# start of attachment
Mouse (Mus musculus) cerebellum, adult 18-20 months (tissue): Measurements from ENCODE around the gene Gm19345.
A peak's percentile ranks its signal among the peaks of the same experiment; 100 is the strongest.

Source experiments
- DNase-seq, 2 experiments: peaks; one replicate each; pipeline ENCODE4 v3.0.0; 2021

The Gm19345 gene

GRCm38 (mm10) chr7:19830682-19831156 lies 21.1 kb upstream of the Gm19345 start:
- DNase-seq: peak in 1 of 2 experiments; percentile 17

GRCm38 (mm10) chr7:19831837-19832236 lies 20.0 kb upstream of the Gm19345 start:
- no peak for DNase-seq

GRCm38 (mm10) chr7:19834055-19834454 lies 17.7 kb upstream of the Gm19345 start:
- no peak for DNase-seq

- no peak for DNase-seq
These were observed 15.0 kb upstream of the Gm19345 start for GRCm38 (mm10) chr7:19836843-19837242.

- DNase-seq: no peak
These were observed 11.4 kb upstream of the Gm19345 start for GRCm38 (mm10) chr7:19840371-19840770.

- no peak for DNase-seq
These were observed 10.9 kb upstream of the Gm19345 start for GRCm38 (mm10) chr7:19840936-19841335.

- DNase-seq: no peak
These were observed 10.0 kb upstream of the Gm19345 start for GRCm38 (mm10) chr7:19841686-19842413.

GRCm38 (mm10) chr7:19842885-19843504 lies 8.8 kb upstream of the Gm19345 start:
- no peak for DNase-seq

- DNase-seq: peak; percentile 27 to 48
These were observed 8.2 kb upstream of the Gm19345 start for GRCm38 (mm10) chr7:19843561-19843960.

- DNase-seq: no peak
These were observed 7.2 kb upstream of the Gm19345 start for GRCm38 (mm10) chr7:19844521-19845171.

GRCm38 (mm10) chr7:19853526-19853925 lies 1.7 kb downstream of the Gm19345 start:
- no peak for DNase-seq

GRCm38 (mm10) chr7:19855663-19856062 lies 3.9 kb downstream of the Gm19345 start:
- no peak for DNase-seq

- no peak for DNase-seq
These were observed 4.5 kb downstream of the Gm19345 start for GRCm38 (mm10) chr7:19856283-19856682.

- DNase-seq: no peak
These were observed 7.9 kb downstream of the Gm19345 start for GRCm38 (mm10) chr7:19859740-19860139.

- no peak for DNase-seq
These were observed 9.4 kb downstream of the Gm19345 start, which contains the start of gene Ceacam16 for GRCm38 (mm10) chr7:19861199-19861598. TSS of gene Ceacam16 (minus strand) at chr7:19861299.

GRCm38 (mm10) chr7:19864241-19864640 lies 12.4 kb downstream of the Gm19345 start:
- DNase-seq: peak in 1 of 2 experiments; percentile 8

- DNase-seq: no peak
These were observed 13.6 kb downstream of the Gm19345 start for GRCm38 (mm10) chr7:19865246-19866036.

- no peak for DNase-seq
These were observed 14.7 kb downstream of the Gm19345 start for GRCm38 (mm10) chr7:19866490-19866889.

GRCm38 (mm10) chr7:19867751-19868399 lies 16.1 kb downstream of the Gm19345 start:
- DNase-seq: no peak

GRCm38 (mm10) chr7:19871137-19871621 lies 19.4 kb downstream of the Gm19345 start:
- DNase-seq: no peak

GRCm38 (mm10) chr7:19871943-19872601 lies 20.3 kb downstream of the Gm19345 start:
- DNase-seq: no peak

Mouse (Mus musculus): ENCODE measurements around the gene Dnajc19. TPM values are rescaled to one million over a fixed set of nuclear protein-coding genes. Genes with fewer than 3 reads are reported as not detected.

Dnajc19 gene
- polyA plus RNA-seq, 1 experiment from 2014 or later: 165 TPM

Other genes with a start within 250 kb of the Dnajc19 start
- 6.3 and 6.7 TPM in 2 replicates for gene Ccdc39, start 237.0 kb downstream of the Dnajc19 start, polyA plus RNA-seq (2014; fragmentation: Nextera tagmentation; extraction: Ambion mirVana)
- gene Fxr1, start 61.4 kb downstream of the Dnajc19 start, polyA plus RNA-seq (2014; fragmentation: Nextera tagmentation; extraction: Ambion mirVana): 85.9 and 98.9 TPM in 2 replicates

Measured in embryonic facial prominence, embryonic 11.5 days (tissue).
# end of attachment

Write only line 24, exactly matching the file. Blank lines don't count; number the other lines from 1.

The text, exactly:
- DNase-seq: no peak